However, employees can be told it is important to give recognition because it is something employees have the power to actually do themselves.
Organizations vastly underestimate the power of email. Nearly three-fourths of employees indicated that if their organization chose email as the primary method to encourage them to give recognition, they would want emails at least monthly.
Thirteen per cent indicated they would want emails daily, 29 per cent would want emails weekly, and 31 per cent would want emails monthly. Email communications are an easy way to reach all employees, help them understand that recognition is everyone’s responsibility, and empower all employees to give recognition.
Respondents also indicated that a recognition culture needs to be championed by leadership within the organization.
“Have a culture of recognition — if leaders and others don’t recognize employees much, it doesn’t motivate us to do it either,” said one respondent.
Another employee emphasized that leaders need to “create a culture with more genuine recognition.”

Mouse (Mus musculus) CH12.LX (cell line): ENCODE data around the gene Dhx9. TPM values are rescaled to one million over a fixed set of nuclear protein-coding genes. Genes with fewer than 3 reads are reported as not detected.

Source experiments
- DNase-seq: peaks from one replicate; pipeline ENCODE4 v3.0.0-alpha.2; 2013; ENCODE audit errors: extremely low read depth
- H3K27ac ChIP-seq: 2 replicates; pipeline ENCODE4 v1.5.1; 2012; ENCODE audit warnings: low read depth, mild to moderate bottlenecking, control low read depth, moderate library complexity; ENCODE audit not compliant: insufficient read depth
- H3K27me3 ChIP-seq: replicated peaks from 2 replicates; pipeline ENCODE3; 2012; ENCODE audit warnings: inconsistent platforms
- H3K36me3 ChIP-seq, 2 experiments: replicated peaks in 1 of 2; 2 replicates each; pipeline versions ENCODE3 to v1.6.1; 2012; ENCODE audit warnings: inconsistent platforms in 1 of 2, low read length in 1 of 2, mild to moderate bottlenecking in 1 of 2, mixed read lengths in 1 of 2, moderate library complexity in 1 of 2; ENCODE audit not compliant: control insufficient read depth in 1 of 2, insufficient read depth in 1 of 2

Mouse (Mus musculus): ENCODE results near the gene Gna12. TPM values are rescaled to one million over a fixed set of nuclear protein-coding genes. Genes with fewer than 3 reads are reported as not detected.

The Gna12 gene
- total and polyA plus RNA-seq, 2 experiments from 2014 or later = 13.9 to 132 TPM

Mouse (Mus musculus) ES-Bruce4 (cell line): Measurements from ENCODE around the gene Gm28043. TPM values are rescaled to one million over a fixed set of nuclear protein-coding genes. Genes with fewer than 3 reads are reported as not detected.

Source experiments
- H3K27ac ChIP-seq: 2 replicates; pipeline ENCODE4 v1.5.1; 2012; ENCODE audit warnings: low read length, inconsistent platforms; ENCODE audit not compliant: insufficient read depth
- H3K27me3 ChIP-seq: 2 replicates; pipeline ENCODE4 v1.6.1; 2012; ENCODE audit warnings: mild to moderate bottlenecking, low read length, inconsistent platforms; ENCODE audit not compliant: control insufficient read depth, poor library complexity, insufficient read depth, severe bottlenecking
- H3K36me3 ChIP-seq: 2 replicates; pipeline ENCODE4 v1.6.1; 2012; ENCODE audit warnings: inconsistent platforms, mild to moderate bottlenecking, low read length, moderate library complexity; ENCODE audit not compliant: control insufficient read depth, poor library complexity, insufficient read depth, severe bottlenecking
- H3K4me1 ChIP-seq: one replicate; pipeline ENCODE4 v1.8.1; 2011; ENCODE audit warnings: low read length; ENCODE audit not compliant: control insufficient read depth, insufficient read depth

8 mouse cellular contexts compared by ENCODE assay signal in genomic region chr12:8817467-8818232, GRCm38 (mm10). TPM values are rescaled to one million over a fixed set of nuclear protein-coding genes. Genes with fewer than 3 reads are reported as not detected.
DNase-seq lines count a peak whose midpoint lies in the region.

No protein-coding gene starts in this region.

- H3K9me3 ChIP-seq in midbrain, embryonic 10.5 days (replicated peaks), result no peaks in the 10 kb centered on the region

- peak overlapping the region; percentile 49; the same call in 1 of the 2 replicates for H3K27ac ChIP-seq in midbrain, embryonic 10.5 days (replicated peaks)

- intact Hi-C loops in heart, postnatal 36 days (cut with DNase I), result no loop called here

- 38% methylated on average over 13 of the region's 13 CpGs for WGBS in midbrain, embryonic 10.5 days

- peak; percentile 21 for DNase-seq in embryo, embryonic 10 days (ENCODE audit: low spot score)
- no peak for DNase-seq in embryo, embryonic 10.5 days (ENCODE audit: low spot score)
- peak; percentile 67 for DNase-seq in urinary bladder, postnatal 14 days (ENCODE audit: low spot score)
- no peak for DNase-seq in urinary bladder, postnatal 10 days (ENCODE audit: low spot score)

Ultimately, leaders are the ones who set the tone. Only a concerted effort from senior leaders will allow organizations to overcome some of the top reasons employees are not currently giving recognition.
Promoting open channels for all levels of employees to provide recognition will result in enhanced employee engagement and an elevated workplace culture. All levels of employees should feel like they can and should provide regular recognition to their coworkers — giving recognition is a universal action unrestricted to just top managers.
While front-line employees may feel like it’s not their place to provide recognition, it’s in an organization’s best interest to do what it can to dispel that perception. The gains of giving recognition are clear, and employers should reevaluate how they can better nurture a culture that fosters recognition — not just for the recipients’ sake, but for those who are giving it.
Jordan Rogers is the manager of research and measurement at O.C. Tanner in Salt Lake City, Utah. He can be reached at (801) 493-3090. For more information, visit www.octanner.ca.